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Would a fourier transform or wavelet transform be better for characterizing the sound of tapping on different surfaces? I'm trying to train a machine learning model to identify different tapping sounds. So far I've used a canned FFT function on raw audio data and have been able to train one to tell a desk tap from a keyboard key press almost every time. Although taps on similar sounding surfaces have proven more difficult. Would wavelets be better? I know that Fourier transforms are best for stationary signals whose frequencies don't change over time. I can't imagine these sounds have unwavering frequencies, but perhaps they are brief enough to where that doesn't matter?
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>>2470918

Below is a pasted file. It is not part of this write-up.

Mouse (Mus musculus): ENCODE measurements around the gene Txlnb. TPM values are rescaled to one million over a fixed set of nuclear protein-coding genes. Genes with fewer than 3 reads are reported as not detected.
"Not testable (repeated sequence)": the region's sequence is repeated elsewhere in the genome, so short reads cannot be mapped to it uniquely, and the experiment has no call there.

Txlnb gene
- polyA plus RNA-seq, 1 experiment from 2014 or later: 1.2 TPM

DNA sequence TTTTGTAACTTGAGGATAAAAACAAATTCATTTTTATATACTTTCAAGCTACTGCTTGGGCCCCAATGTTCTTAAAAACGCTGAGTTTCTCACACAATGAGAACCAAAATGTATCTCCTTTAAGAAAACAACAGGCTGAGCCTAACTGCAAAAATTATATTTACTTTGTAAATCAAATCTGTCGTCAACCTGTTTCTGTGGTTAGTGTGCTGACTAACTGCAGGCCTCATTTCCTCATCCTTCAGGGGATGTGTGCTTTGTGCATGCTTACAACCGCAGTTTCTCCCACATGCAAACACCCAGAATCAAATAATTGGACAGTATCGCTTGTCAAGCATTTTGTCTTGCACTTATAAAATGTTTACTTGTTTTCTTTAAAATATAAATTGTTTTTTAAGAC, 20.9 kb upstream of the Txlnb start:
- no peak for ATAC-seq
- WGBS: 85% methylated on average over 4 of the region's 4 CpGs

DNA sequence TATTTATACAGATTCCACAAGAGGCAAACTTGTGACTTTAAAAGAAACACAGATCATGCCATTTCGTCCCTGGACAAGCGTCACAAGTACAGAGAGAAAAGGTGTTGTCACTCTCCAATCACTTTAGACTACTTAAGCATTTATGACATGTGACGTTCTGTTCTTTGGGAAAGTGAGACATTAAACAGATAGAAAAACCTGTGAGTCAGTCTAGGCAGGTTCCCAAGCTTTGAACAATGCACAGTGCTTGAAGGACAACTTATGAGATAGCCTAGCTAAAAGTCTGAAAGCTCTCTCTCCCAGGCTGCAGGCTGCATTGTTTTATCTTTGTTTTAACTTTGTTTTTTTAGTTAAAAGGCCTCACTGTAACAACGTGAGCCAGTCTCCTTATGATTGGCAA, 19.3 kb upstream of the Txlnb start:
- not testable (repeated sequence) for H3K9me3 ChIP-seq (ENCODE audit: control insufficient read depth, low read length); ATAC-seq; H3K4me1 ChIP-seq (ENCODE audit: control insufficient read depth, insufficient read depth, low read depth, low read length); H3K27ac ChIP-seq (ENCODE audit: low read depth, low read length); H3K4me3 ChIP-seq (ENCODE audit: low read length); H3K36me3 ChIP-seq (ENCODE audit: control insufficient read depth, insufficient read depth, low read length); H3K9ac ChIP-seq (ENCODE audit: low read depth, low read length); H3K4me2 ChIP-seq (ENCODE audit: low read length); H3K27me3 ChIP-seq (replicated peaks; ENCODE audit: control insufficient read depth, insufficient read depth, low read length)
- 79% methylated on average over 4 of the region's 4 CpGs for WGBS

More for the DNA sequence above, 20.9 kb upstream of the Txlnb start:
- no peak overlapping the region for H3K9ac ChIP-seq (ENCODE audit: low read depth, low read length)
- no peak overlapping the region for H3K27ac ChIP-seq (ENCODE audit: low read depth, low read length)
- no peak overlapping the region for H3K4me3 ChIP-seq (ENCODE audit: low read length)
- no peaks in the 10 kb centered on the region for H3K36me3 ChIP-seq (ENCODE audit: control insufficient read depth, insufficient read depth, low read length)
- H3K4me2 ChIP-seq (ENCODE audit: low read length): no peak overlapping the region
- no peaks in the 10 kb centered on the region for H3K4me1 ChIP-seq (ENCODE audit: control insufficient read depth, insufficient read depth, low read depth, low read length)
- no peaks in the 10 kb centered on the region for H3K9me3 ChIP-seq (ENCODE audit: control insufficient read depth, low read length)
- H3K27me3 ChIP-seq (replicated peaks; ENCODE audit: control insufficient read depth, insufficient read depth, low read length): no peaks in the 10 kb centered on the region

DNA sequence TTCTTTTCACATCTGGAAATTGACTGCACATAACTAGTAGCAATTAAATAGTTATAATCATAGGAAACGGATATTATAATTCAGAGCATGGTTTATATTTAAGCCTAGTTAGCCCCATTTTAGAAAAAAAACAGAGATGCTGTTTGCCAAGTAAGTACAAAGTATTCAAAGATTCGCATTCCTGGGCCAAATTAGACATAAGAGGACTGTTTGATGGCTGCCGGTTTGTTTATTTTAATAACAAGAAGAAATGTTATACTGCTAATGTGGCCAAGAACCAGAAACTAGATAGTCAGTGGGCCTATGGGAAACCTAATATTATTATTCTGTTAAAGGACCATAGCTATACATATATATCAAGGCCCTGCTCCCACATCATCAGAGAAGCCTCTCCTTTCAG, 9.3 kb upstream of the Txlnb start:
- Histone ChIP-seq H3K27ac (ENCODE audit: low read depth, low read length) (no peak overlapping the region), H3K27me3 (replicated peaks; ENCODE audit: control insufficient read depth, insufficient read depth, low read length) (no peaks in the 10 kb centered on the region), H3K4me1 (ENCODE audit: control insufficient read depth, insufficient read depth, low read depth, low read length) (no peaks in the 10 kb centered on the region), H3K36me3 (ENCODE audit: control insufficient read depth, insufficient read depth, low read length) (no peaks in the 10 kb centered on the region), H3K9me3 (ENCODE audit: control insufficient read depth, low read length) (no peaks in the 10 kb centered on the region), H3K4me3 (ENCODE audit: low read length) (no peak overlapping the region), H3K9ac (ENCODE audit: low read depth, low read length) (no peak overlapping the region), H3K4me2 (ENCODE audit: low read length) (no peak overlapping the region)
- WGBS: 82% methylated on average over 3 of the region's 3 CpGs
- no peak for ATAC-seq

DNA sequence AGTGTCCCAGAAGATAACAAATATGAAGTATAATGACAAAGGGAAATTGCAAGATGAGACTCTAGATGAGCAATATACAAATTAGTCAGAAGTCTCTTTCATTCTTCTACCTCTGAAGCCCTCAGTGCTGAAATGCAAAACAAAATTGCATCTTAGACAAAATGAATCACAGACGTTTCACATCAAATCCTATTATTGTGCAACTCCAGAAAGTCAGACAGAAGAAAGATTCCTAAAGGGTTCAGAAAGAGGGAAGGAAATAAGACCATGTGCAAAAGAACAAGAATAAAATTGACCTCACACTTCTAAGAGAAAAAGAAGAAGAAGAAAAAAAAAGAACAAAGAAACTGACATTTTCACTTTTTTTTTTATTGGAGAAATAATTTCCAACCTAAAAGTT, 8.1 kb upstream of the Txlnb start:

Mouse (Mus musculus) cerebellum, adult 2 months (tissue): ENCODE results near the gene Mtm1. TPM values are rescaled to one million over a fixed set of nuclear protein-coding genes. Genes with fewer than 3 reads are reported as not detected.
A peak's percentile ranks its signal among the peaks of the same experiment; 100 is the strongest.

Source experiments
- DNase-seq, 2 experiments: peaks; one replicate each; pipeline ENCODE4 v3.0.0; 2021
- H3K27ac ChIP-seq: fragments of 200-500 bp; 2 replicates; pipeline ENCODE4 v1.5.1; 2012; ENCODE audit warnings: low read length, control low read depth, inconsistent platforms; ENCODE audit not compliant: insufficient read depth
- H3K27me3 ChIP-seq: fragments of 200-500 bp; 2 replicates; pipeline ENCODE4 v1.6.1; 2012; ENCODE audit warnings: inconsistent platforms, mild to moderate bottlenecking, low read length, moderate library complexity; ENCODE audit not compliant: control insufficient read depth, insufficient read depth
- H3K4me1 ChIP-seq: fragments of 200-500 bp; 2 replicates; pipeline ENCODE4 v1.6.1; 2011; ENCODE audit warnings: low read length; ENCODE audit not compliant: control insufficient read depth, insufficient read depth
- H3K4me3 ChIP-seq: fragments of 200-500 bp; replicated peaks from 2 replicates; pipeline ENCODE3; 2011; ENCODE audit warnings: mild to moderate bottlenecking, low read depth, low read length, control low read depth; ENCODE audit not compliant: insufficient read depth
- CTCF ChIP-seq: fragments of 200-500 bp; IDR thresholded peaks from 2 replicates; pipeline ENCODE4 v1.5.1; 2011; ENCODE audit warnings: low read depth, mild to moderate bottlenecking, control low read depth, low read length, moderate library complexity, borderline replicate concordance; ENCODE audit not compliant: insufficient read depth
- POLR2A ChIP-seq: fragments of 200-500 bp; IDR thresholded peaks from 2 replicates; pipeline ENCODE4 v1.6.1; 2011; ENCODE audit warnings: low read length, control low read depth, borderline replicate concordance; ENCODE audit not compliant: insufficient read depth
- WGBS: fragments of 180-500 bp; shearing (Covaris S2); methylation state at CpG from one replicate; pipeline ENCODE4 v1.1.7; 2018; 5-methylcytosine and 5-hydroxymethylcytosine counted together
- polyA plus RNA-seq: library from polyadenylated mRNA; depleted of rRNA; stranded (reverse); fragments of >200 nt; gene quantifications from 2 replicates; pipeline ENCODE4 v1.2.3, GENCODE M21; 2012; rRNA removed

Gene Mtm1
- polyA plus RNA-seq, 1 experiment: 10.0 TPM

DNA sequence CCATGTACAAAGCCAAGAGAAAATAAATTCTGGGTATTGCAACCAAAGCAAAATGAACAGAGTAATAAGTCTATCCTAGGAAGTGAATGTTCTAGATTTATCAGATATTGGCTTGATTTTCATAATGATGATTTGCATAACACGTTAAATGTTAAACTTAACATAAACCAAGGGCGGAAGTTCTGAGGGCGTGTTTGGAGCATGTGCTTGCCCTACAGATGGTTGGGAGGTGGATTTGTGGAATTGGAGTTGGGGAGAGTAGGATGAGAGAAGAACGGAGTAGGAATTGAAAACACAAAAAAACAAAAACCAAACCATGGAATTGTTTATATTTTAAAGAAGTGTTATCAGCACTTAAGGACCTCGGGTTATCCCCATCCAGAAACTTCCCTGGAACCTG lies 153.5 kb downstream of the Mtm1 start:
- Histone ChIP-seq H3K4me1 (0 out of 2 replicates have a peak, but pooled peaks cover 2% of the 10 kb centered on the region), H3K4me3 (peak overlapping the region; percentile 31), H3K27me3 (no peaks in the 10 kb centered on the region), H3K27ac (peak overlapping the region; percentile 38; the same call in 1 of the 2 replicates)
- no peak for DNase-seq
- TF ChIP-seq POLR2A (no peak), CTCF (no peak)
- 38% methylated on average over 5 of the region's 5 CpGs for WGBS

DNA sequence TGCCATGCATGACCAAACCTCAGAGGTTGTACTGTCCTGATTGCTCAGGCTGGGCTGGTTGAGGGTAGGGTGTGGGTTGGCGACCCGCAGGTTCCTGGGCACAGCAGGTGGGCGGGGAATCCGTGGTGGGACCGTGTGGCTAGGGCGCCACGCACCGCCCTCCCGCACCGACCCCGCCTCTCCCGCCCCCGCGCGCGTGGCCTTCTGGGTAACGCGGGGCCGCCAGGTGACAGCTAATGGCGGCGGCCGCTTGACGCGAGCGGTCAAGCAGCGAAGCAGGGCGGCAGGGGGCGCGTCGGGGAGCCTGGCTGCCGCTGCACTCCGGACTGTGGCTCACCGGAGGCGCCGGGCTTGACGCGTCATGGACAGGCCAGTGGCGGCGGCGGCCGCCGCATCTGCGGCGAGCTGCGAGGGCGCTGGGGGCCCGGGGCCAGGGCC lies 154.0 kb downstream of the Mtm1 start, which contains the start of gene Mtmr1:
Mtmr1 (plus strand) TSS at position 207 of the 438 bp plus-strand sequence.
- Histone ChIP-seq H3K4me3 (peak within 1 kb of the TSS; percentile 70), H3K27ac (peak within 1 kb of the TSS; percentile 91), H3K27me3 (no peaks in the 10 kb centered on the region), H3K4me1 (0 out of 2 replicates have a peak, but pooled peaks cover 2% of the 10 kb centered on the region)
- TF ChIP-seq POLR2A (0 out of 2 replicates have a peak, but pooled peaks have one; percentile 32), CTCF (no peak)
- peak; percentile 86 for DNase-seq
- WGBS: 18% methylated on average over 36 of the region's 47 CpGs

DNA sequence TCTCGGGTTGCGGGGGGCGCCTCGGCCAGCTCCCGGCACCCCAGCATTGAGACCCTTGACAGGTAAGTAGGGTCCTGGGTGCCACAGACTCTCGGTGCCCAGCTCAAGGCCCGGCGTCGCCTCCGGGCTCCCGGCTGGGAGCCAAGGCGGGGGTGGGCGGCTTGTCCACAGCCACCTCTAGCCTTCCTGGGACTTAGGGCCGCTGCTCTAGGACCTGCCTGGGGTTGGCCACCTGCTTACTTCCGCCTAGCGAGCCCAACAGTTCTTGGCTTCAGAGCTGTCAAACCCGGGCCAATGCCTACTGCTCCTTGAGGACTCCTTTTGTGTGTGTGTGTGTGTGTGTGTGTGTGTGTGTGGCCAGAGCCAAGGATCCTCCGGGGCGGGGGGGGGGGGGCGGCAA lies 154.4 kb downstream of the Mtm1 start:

a tap is more than 1 frequency, usually a delicious combo with a distinct time to decay for particular frequencies.
>wavelets
id assume they wouldn't change frequencies but youre being autistically vague. u tapping a table? cymbal? some ass?
My approach would be looking for particular fft values by freq, amp, phase and rate of decay. wavelets are possible but sound like alot more work
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>>2470918
I recommend Dynamic Time Warping (DTW).



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